Iran arrests journalists for working with regime opponents, foreign news outlets
updated 8:38 AM EST, Mon January 28, 2013
[File photo] Iranian reformist daily 'Etemad-e Melli' (National Confidence) in a printing house in Tehran, November 6, 2008.
- Authorities detain at least five journalists, a pro-government news site reports
- They include the top editor of a reformist newspaper who has previously been jailed
- Some appear to have been detained for working with foreign media, a news agency says
- Iran has the second highest number of journalists behind bars, according to a press group
Tehran, Iran (CNN) -- Iranian authorities have arrested several journalists, including the editor-in-chief of a leading reformist newspaper, on accusations of collaborating with the regime's opponents and working for foreign news organizations.
Acting on a court-issued warrant, security officers detained several journalists at their work places Sunday, the semi-official Mehr News Agency reported. The publications raided by officials included the newspapers Etemaad, Bahar, Arman and Shargh, it said.
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The news agency reported that it appeared that some of those detained had been working with Farsi-language counterrevolutionary media outlets.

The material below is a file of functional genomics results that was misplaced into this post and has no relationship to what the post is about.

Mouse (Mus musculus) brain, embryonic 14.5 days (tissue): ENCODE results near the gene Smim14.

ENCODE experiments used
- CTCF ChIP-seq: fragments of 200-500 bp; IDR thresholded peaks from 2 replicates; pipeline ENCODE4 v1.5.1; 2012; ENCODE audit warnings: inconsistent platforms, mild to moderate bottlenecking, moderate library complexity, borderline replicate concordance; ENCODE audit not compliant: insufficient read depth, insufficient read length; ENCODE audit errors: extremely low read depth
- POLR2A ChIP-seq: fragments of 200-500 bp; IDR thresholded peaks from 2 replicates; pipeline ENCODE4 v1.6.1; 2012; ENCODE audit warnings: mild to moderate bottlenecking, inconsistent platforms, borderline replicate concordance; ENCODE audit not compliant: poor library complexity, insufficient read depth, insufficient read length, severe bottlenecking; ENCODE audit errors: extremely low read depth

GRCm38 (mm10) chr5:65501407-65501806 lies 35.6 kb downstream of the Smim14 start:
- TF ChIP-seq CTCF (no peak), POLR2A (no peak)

In Iran's tightly managed news industry, the term counterrevolutionary implies overseas involvement. Several prominent Western news groups run services in Farsi, the primary language in Iran, including the BBC and Voice of America.
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Iran has taken a hard line on journalists and bloggers in recent years, following the crackdown on the massive protests that took place over the disputed 2009 election.
In a report published last month, the New York-based Committee to Protect Journalists said Iran had the second highest number of journalists behind bars (45) in the world last year after Turkey (49).
Mashregh News, a pro-government news website affiliated with conservative lawmakers in Iran, reported the names of five journalists among those taken into custody.
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It described the detainees as being "close to the plotters," a term the Iranian regime uses for its opponents.
Those arrested in Iran over the weekend included Javad Daliri, the editor-in-chief of Etemaad, a reformist daily newspaper, according to Mashregh News. Daliri has previously served prison sentences after being convicted of working with opponents of the regime.
Two other Etemaad staff members, Sasan Aghaie and Nasrin Takhiri, were also detained.
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Soleyman Mohammadi, an editor at the daily newspaper Bahar, was arrested. Mohammadi recently gave an interview to a French radio station in which he suggested that Iran's official rape statistics were falsified.
Another journalist detained, Milad Fadaie, the political editor for Iran Labor News Agency, had been arrested twice before by authorities.
Mehr reported Sunday that more information on the arrests would be disclosed soon.
CNN's Sara Mazloumsaki in Atlanta contributed to this report.
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